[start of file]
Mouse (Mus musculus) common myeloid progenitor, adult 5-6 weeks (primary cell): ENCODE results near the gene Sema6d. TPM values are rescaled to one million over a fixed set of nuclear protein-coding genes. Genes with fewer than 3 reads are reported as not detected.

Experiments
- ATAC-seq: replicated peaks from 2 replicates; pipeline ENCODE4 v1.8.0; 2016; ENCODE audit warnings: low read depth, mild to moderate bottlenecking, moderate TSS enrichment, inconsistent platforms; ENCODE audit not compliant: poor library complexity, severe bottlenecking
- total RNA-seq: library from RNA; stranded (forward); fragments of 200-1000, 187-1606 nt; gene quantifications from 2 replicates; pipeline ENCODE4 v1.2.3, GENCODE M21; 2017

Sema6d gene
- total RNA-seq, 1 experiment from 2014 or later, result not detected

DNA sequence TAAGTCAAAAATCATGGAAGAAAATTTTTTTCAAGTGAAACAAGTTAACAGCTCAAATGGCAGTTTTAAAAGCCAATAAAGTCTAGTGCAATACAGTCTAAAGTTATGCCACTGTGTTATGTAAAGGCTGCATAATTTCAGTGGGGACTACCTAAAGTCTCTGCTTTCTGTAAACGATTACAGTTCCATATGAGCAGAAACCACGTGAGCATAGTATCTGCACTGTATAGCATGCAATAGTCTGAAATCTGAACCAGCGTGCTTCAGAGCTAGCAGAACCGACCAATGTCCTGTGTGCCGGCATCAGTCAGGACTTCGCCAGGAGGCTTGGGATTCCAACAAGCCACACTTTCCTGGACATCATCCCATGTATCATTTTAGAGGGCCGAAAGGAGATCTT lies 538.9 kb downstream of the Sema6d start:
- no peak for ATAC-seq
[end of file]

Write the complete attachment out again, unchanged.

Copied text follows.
Mouse (Mus musculus) common myeloid progenitor, adult 5-6 weeks (primary cell): ENCODE results near the gene Sema6d. TPM values are rescaled to one million over a fixed set of nuclear protein-coding genes. Genes with fewer than 3 reads are reported as not detected.

Experiments
- ATAC-seq: replicated peaks from 2 replicates; pipeline ENCODE4 v1.8.0; 2016; ENCODE audit warnings: low read depth, mild to moderate bottlenecking, moderate TSS enrichment, inconsistent platforms; ENCODE audit not compliant: poor library complexity, severe bottlenecking
- total RNA-seq: library from RNA; stranded (forward); fragments of 200-1000, 187-1606 nt; gene quantifications from 2 replicates; pipeline ENCODE4 v1.2.3, GENCODE M21; 2017

Sema6d gene
- total RNA-seq, 1 experiment from 2014 or later, result not detected

DNA sequence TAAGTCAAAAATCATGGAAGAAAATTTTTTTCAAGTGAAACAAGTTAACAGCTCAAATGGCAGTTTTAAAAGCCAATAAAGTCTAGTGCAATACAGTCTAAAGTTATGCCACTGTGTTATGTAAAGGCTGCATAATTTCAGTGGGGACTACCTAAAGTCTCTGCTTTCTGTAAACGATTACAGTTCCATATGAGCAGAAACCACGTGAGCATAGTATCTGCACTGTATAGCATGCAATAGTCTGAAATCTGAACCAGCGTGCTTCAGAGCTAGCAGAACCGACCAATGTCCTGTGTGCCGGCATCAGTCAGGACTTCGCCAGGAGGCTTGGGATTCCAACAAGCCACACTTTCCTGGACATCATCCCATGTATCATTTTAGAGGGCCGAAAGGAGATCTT lies 538.9 kb downstream of the Sema6d start:
- no peak for ATAC-seq